Last season, when the Jackets probably had no business competing with the Hokies after Nesbitt broke his arm late in the first half in Blacksburg, Tevin Washington rallied the visitors to tie in another nationally-televised contest, this on a Thursday night.

For the third year in a row, the Jackets ran Foster crazy, rushing for 346 yards while out-gaining the Hokies 426-335. The Jackets, in fact, led 14-0 after Nesbitt’s 71-yard gallop – his second TD of the game.

There were plenty of big plays in that one, including Roddy Jones’ 5-yard run on a late fourth-and-4, and then Orwin Smith’s 9-yard run to tie it with 2:34 left.

No play was bigger, though, than David Wilson’s 90-yard kickoff return before Smith had even caught his breath. That moved the Hokies up 28-21.

Even then, Georgia Tech wouldn’t go away. Lane Stadium was rocking, yet Washington drove the Jackets to the Virginia Tech 17-yard-line before an interception in the end zone with eight seconds left sealed the deal.

“It’s always a tough game when we play VT,” said junior guard Omoregie Uzzi. “This will be one of the biggest games of my life.”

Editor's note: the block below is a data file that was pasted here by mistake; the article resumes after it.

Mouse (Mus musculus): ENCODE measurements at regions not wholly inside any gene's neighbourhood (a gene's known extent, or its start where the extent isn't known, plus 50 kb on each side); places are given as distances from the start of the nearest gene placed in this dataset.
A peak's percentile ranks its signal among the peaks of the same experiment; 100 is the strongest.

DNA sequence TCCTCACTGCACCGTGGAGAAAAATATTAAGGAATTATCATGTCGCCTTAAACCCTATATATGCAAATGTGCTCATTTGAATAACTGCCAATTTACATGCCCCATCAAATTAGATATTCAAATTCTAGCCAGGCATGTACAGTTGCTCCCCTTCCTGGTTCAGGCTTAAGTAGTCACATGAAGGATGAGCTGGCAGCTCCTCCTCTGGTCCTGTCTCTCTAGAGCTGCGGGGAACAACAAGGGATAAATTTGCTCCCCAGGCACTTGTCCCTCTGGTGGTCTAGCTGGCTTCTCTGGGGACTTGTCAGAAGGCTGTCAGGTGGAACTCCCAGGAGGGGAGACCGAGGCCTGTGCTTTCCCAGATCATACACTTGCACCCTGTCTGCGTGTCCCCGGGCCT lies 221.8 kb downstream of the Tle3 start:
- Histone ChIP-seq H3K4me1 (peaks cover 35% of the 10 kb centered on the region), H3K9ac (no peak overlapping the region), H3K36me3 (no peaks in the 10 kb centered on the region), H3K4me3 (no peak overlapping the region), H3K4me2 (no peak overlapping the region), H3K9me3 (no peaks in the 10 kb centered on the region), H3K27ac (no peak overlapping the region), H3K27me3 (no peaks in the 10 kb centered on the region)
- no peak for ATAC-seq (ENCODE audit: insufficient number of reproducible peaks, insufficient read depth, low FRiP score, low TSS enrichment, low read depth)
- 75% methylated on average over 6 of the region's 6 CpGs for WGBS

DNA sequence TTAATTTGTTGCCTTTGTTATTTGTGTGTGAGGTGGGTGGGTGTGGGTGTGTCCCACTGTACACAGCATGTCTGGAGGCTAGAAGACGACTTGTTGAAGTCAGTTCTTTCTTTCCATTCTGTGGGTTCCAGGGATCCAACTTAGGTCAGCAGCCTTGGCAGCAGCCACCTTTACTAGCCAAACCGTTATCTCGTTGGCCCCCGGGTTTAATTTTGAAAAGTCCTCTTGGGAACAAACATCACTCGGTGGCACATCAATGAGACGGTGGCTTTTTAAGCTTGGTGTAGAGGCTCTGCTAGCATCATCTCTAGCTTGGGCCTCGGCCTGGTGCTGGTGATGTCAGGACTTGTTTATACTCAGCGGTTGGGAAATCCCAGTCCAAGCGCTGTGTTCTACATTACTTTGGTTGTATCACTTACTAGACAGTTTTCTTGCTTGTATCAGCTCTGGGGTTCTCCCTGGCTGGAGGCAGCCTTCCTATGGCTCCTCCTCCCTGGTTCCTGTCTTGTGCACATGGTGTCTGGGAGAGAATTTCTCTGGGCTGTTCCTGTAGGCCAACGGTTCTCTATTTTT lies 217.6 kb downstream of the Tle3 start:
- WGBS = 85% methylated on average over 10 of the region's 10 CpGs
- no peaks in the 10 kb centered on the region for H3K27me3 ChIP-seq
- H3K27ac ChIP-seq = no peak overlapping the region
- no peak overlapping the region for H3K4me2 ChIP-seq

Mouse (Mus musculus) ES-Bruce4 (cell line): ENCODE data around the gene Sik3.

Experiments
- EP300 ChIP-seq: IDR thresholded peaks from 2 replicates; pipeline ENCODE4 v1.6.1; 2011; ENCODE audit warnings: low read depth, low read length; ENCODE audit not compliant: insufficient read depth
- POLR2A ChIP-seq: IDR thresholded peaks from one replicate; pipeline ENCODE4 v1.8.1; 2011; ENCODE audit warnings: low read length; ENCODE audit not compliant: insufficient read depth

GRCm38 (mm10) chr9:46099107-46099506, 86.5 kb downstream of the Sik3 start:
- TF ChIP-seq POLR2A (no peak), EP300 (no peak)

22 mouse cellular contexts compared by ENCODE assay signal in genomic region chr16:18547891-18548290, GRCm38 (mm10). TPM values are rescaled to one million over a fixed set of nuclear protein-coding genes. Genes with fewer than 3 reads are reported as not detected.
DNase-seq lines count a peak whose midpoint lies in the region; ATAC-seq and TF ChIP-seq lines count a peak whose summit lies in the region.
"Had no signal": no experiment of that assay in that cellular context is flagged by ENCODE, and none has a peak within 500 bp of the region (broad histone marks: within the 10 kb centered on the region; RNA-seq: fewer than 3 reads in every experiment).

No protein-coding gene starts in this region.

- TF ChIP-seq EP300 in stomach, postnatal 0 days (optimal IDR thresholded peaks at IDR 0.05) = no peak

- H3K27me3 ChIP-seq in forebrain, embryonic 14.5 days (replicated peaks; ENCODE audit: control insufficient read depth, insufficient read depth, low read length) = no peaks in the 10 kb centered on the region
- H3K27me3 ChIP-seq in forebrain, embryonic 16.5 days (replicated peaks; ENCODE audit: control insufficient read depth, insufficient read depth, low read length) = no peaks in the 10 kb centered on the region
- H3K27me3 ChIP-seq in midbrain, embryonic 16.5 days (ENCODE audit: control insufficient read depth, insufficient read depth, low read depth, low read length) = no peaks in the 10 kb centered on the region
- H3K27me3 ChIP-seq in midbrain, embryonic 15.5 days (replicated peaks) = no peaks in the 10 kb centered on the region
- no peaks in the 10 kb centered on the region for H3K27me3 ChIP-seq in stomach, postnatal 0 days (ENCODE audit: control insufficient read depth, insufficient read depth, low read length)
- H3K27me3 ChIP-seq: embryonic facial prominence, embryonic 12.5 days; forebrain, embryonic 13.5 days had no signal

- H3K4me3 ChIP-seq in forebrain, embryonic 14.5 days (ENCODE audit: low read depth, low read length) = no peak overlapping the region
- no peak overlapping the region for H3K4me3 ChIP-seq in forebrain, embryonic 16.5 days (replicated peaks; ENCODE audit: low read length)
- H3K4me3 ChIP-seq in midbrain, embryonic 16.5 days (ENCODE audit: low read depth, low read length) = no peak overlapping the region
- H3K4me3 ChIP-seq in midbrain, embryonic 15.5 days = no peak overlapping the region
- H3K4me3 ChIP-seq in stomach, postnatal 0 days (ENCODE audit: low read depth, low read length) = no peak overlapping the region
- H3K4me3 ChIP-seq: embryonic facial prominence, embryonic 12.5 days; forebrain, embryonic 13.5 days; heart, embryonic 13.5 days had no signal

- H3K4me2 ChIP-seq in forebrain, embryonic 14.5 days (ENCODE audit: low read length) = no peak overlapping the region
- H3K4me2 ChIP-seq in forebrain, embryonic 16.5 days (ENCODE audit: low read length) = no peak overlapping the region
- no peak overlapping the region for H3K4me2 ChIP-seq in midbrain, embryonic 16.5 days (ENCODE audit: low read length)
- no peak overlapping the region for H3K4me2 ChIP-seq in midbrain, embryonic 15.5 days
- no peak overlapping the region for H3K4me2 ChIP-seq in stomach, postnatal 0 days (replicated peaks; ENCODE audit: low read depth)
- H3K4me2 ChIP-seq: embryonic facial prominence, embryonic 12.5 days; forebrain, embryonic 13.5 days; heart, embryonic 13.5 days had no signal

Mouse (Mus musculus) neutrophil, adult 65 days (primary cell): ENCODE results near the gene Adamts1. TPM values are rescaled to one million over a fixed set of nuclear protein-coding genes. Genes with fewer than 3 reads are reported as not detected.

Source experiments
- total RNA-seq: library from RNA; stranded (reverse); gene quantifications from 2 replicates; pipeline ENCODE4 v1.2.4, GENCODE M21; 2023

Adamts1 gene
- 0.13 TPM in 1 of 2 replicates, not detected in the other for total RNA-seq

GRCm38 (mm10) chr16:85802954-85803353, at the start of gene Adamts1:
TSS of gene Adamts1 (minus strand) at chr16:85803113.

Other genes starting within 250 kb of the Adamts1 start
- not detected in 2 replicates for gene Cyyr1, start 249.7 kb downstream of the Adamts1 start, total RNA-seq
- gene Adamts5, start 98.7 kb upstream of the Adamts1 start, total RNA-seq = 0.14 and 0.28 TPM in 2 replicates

So now Georgia Tech (7-2, 4-2 ACC) is ranked No. 20, and Virginia Tech (8-1, 4-1) is No. 10.

This is not Frazier-Ali, but nobody should be surprised if the intensity of Thursday night’s game rivals that of championship matches.

Joe Frazier was one of my earliest favorite athletes.

Honestly, I latched onto him both because at the time – when as a 7- and 8-year-old I was beginning to pick favorites in everything – he was the world heavyweight champion (at about 205 pounds, which BTW is Washington’s listed weight), and because he was not Ali.

I didn’t care for Ali, or any hyper-confident athletes. My best friend was a Jerry Quarry fan, but even then I could see that Quarry had no shot. My interest in Frazier, after all, prompted me to check out how-to-box books from the library. I quickly made myself an expert (hah).

Joe was an underdog on multiple levels. He was smallish. His style was utterly inelegant. He was perceived by many to be an interloper in a kingdom of others in the waning years of an era when a handful in boxing’s upper crust were considered athletic royalty. Joe ran a jackhammer among bluebloods.

Upon learning that Frazier had beaten Ali in 1971, my week was made. I asked, and my father gave me the news at breakfast. Later, I saw a write-up in The Columbus Dispatch. Remember, TV replays were few and far between and other than sluggish newspaper and magazine accounts, word-of-mouth was king.